Moraya Wilson
Moraya Wilson. Photo by Jarrad Seng.

Australia takes Bronze at Miss Universe 2023

Moraya Wilson takes a podium spot in a tribute to native wildflowers

Moraya Wilson, a 24-year-old model from Sydney, made Australia proud by finishing third in the Miss Universe 2023 competition, held in El Salvador over the weekend. Wilson dazzled the judges and the audience with her stunning floral national costume, designed by Emma Daley, which featured native wildflowers from each state and territory of Australia.

The coveted crown went to Sheynnis Palacios, a 22-year-old law student from Nicaragua, who impressed with her intelligence, charisma and beauty. Palacios is the first Nicaraguan to win the Miss Universe title, and she dedicated her victory to her country and her people.

The runner-up was Anntonia Porsild, a 25-year-old entrepreneur and social activist from Thailand, who showcased her culture and heritage with a dazzling gold and red costume inspired by the Thai goddess of lightning.

The grand finale of the Miss Universe 2023 competition was a spectacular show, featuring a live performance by Grammy-winning singer John Legend, who sang his hit songs “All of Me” and “Wild” for the contestants and the viewers.

The Miss Universe competition, which started in 1952, is one of the most prestigious and popular beauty pageants in the world, with millions of fans and followers. The competition aims to celebrate the diversity, talent and empowerment of women from different countries and cultures.

This year, the competition made history by having two transgender contestants, Marina Machete from Portugal and Rikkie Valerie Kollé from the Netherlands, who competed alongside 74 other women for the crown. The Miss Universe Organization changed its rules in 2013 to allow transgender women to participate, and the first transgender contestant was Angela Ponce from Spain in 2018.

The Miss Universe Organization is owned by JKN Global Group Public Co. Ltd, a Thai company led by Chakrapong “Anne” Chakrajutathib, a transgender businesswoman and activist. Chakrajutathib said she wanted to use the Miss Universe platform to inspire and empower women like her.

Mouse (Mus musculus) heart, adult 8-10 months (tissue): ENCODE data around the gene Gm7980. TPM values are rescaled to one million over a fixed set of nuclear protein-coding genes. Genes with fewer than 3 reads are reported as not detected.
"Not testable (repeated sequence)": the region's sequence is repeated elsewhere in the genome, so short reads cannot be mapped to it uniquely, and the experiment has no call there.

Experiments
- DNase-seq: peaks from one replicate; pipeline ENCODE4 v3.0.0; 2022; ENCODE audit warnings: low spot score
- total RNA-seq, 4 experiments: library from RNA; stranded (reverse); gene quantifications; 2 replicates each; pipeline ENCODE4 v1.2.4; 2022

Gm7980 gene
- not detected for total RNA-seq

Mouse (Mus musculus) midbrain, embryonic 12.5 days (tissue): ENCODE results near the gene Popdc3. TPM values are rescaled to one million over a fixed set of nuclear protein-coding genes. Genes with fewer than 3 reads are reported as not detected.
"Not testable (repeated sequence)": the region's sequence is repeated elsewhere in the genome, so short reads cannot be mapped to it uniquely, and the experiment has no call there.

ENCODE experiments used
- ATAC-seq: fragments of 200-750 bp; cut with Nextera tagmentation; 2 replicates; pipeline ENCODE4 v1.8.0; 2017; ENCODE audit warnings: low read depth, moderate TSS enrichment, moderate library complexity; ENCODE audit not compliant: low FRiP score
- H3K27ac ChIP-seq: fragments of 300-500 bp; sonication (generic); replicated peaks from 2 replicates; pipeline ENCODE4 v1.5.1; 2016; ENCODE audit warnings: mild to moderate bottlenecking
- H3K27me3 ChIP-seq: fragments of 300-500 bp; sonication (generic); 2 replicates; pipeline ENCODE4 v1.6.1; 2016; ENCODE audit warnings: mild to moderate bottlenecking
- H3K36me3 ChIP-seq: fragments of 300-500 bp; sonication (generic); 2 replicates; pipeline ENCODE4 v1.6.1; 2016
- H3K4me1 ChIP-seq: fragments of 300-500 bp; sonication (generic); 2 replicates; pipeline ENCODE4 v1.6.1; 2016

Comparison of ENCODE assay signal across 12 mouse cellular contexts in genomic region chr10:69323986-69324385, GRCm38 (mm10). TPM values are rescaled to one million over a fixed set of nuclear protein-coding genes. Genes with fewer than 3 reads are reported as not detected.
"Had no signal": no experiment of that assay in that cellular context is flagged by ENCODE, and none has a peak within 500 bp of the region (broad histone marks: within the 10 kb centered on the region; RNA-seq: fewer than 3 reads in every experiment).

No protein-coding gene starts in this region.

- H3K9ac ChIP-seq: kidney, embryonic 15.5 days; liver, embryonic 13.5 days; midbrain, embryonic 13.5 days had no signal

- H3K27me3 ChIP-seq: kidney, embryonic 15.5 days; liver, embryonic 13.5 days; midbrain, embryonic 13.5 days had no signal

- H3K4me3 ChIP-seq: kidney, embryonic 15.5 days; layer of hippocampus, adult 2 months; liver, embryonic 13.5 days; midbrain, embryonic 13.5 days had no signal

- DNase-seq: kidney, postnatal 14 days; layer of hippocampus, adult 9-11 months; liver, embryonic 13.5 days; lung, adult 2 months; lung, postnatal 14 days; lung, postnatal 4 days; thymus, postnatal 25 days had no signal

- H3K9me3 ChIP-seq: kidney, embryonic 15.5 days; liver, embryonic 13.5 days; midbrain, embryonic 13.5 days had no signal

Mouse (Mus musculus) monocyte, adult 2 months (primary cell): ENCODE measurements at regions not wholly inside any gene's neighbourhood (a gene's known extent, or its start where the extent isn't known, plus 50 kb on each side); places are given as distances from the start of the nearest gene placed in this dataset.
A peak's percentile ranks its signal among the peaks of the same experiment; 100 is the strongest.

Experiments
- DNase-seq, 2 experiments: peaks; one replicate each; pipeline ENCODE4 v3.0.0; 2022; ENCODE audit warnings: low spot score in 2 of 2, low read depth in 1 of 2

Another contestant who broke the stereotypes of beauty pageants was Jane Garret, a body positivity activist from Nepal, who wore a size 16 dress and flaunted her curves with confidence. Garret said she was proud to represent “real size beauty” around the world and to challenge the norms of the industry.

One of the highlights of the Miss Universe competition was the National Costume Show, which took place a few days before the finale. The contestants wore elaborate and creative outfits that represented their countries’ culture, history and identity. Some of the most memorable costumes were a giant cactus from Mexico, a peacock from India, a dragon from China, a mermaid from the Philippines, and a kangaroo from Australia.

Wilson, who wore a dress adorned with feathers and sequins, said her costume was a tribute to Australia’s unique and incredible native wildflowers, which have cultural, historical and spiritual significance. She said she wanted to share the beauty and diversity of Australia with the world.

Wilson, who has a degree in psychology and works as a mental health advocate, said she was honoured and grateful to represent Australia at the Miss Universe competition. She said she learned a lot from the experience and made many friends from different countries. She also thanked her family, friends and fans for their support and love.

Wilson said she hopes to use her platform as Miss Universe Australia to raise awareness and funds for mental health issues, especially among young people. She said she wants to inspire others to follow their dreams and to be themselves.


A Taiwan born writer living her best life in South-East Queensland, Australia. Covering the topics for the little voices of the country.
Social Media Auto Publish Powered By :